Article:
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Avatar universal

Hashimoto? Or maybe just postpartum thyroiditis?

I went to the doctor a few days ago with worries about a food tolerance due to over three weeks of diarrhea. TMI, I know.

My sister, who has been hypothyroid for almost 10 years, was just diagnosed with Hashimoto by an endocrinologist.

Because of this, I asked them to run some thyroid tests on me, "just to check." I had a baby last May (12 months ago) and have had some lack of energy/sluggishness and brain fog over the last few months, maybe a few memory issues. But no crazy dry skin, no sleep problems (other than lack of sleep due to baby waking me at night). I figured I was just in a rut from chronic lack of sleep.

Last winter I had some serious brain fog issues for about 2 months, difficulty losing weight (not gaining). Then I went on a high-test cold-filtered Omega supplement (PRN Health) and lost about 10 lbs in 2 months. Had dramatic decrease in brain fog. Then weight loss flatlined, some of the brain fog returned (not nearly as bad).  

Initially, the CNP only tested TPO and TSH. Results:

TPO: 858.9  (0-6.8)
TSH: 5.5  (.4-3.99)

Based on that alone, the CNP diagnosed Hashimoto and prescribed synthroid 25 mg. I did some more research, talked to my sister. I found out she was given a whole dietary plan for her treatment (courtesy of a functional med doc), was supposed to get ultrasounds of her thyroid every six months. I also found out that postpartum thyroiditis can be possible, and go away. I requested additional tests and a referral to a specialist. I got the additional tests, was refused the referral. Results:

Free T3: 2.7 (2.2-4.2)
Free T4: .8  (.7-1.7)

Based on this, it seems like maybe some diet change to reduce the antibodies might actually make me able to get off the synthroid if thyroid function picks up? Is it possible that my gut issue (the diarrhea) was contributing to the crazy TPO number and that might have just been a flare-up? I read on the Johns Hopkins site that the majority of people with postpartum thyroiditis recover 12-18 months after onset. Anyone have any thoughts on this?

I have an appointment with a naturopath who specializes in endocrine issues, and it sounds like she's going to do a big workup on my adrenals, pituitary and whatnot. I am just shocked that I was refused a referral to a specialist and had to basically go find a naturopath to get help. Why is diet discussion not a standard part of the treatment plan?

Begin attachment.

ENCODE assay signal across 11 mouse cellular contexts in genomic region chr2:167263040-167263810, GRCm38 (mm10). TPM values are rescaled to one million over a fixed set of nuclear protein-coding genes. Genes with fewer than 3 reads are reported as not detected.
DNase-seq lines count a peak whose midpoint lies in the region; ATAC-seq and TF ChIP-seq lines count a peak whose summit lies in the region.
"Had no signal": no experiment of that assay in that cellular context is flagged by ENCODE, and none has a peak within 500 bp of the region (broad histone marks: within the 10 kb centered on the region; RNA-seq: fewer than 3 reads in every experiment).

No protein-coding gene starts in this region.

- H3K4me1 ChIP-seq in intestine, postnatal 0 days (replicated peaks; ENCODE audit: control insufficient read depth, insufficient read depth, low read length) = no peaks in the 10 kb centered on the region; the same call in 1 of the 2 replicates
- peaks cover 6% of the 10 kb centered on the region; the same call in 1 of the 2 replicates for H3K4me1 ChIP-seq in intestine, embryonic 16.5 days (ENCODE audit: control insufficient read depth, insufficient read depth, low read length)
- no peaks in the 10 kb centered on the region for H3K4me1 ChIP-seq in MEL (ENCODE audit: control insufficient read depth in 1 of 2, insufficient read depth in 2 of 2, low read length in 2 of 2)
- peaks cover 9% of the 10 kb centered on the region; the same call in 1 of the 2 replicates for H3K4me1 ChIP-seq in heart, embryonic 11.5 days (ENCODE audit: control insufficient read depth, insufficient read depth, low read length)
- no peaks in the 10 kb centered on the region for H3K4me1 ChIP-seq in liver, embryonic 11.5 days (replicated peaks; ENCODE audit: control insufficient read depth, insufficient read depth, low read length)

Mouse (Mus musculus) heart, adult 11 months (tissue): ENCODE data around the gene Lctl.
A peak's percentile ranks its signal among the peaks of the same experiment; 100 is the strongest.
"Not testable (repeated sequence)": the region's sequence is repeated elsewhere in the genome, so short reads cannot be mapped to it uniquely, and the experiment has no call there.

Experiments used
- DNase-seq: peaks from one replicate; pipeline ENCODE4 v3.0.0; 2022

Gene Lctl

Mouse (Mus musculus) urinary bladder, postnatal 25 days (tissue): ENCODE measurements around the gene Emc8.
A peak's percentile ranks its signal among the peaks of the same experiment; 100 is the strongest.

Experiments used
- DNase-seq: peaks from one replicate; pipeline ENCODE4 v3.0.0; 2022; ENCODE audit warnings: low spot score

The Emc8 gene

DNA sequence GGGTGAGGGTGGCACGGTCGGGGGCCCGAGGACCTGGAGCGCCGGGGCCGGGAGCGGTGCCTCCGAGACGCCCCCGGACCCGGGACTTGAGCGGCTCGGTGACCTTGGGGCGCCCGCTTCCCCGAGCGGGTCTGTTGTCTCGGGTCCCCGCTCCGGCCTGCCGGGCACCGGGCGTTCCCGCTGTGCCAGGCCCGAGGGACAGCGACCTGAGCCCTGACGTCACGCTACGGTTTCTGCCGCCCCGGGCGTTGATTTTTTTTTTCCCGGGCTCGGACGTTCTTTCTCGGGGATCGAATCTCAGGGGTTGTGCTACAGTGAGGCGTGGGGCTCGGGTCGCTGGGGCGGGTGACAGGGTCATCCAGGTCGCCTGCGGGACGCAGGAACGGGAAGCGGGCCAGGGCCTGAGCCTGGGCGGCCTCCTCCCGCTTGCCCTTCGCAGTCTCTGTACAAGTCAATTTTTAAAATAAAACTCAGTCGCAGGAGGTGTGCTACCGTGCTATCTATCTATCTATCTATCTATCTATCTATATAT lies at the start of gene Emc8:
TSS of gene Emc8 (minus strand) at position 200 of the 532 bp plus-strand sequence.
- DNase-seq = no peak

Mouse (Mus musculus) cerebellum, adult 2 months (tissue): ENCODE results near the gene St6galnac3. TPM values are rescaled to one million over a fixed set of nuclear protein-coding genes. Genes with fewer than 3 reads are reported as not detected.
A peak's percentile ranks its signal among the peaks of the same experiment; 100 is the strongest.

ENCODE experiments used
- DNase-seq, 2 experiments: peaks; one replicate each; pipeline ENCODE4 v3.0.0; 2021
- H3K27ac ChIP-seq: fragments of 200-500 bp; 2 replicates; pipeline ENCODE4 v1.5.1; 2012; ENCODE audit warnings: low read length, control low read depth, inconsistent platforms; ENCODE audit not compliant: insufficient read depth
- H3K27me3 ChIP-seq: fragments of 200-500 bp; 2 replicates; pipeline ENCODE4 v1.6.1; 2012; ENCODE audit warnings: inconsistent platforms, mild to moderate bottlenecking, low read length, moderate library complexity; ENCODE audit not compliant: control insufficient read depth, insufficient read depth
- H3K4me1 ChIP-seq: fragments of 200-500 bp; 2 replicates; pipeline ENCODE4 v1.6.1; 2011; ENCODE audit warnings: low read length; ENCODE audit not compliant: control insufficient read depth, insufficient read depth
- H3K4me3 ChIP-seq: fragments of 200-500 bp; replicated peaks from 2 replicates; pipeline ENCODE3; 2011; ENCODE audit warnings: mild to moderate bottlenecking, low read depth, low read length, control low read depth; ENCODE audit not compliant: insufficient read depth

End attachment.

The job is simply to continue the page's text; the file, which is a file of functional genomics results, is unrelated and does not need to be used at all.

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Avatar universal
It can be easy to write off symptoms to another cause.  Do you remember a period of racing HR, for example, that you might have attributed to too much coffee or anything like that?  I know there isn't always a hyper phase, but there often is.  

I think you'd feel better on meds.  I hope your new doctor will prescribe them.  
Helpful - 0
1756321 tn?1547095325
Omega-3 is linked to reducing inflammation and increasing insulin sensitivity. That's a win win right there. :)




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Avatar universal
I did not have a hyper phase that I was aware of. I have consistently had difficulty losing weight since having my daughter last May, along with low energy (which initially was probably due to lack of sleep).

I have slept like the dead since my daughter was born, because she hasn't slept through the night at all (typically multiple night wakings) and I am almost always sleep deprived.

So I could have had a hyper phase and just felt "normal" due to the sleep deprivation.

The only time I have lost weight successfully since having her has been January/February when I started taking the Omega fatty acid pills (4 per day) and I lost around 10 lbs, and had some clearing of the brain fog.
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Avatar universal
First, your FT4 is way too low.  It's 10% of range, and many of us find hypo symptoms persist until FT4 is around 50% of range and FT3 50+%.  Your FT3 is 25%.  

Diet isn't part of the discussion because there is no solid research that demonstrates changing diet in any way helps Hashi's.  It's touted as doing so, but I've yet to hear of anyone who reversed Hashi's by diet.  I think you will find that the various diet and supplement protocols tend to be very expensive, not covered by insurance and of limited efficacy.

Since Hashi's runs in families and your sister has it, there's a very strong probability you do, too.

Did you have a hyper phase?
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